Let's Make Love Review
By Christopher Null
Old Marilyn Monroe farce, with ultra-rich Yves Montand coming from France to Broadway in order to see the rehearsal of a new play satirizing his life. Only he sees the inimitable Monroe on the stage and decides to roll with it, taking the role of himself in the play in order to get closer to the girl.
Yeah, only in the movies.
Unfortunately it's difficult to feel much empathy for the uber-froggy Jean-Marc (Montand). He's a rich snot who just doesn't deserve Marilyn's Amanda. Let him go back to Paris and get some Euro-honey and leave our American gals alone. In fact, a whole host of American actors turned down his part, including Gregory Peck, who quit the show after his part was reduced by an uncredited Arthur Miller (then married to Monroe) in lieu of upping Marilyn's screen time. Peck reportedly called the final product, "About as funny as pushing Grandma down the stairs in a wheelchair."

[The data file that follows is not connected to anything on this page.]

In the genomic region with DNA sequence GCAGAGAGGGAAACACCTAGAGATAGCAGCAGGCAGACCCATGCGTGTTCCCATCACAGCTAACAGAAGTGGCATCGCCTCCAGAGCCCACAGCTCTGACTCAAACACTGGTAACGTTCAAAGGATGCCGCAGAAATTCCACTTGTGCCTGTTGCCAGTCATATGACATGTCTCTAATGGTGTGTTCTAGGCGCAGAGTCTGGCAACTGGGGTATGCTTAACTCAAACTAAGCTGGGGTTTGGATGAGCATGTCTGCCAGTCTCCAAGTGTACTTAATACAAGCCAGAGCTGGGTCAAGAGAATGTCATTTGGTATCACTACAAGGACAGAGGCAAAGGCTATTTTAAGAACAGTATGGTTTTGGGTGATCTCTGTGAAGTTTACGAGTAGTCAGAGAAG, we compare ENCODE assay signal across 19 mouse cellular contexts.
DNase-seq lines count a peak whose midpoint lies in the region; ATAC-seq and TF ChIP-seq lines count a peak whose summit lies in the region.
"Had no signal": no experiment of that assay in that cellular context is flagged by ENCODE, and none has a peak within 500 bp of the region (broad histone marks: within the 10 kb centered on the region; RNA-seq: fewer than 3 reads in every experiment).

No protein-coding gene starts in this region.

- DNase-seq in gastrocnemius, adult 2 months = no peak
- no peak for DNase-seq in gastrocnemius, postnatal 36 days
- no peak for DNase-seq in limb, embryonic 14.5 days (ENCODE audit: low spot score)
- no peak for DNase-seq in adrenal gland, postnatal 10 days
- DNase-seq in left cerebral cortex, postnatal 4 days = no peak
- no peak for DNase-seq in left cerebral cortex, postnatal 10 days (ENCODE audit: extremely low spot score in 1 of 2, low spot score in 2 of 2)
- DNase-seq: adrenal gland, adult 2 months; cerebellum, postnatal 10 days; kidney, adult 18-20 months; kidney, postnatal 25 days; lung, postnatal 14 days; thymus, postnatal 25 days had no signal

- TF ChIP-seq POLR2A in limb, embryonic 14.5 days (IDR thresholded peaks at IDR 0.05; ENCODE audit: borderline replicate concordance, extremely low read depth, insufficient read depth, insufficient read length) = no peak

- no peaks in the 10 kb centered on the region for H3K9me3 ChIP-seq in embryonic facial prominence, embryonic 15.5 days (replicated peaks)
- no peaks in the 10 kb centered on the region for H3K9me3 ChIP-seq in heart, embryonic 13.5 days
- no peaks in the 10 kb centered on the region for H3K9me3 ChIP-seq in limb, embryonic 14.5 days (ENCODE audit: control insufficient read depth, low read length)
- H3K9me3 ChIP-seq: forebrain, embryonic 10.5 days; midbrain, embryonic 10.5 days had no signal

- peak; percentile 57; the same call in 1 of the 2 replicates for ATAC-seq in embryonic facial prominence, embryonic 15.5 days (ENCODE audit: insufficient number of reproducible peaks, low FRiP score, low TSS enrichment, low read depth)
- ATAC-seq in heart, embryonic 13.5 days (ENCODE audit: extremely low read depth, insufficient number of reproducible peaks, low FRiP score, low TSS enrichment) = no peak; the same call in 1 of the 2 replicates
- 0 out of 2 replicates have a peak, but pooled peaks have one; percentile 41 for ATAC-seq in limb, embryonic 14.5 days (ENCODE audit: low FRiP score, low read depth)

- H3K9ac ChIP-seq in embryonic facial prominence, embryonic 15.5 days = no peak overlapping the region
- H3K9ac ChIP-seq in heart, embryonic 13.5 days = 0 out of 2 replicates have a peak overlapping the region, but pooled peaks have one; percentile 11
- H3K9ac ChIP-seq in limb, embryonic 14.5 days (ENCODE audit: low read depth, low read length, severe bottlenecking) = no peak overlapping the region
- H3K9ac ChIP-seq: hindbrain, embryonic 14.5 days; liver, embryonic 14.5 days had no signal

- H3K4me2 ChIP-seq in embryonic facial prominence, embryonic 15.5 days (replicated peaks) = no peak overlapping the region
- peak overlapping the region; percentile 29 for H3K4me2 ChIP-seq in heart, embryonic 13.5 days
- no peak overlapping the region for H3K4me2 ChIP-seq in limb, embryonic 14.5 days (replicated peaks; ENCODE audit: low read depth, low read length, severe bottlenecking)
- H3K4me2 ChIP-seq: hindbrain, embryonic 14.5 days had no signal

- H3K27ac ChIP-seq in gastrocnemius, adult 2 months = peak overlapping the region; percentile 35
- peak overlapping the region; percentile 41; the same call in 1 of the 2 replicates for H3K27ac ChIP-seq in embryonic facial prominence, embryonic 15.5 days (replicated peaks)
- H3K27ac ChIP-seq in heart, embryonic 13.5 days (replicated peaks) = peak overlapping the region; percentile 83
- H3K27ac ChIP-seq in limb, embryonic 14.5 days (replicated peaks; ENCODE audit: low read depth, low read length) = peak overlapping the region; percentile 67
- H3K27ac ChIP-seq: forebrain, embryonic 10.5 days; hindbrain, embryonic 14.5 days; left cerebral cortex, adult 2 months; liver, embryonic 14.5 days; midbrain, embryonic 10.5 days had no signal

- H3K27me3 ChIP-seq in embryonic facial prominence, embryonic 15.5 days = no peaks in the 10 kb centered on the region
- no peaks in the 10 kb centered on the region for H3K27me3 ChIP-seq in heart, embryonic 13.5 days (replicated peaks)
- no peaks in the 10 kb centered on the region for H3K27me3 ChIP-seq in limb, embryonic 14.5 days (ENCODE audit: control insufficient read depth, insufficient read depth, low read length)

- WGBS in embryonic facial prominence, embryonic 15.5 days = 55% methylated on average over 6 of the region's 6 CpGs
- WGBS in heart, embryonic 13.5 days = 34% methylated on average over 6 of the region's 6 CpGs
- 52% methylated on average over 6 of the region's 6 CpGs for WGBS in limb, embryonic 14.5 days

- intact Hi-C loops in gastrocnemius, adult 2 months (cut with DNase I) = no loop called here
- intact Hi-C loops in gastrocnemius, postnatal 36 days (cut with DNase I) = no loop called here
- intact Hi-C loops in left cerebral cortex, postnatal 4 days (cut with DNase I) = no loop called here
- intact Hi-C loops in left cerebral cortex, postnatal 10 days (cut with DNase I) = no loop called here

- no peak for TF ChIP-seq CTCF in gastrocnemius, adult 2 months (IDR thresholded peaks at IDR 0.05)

That's not far off. Tony Randall, as Jean-Marc's assistant, isn't even funny, and Montand is far stiffer than even his character. Monroe vamps it up but her heart just doesn't appear into it. Trouble at home with Arthur, perhaps? Then there are the plot points -- including pantomime and awful songs like "I Specialize." The comedy that is here is largely in the arms of cameo players like Milton Berle and Bing Crosby -- playing themselves, of course.
Let's Make Love has been widely seen and largely forgotten. Monroe made so many other sex comedies that became classics that you can safely skip this one.
Featured as part of the restored set of Monroe classics in The Diamond Collection II (see links at right).
Facts and Figures
In Theaters: Thursday 8th September 1960
Distributed by: 20th Century Fox
Contactmusic.com: 2.5 / 5
Rotten Tomatoes: 67%
Fresh: 8 Rotten: 4
Cast & Crew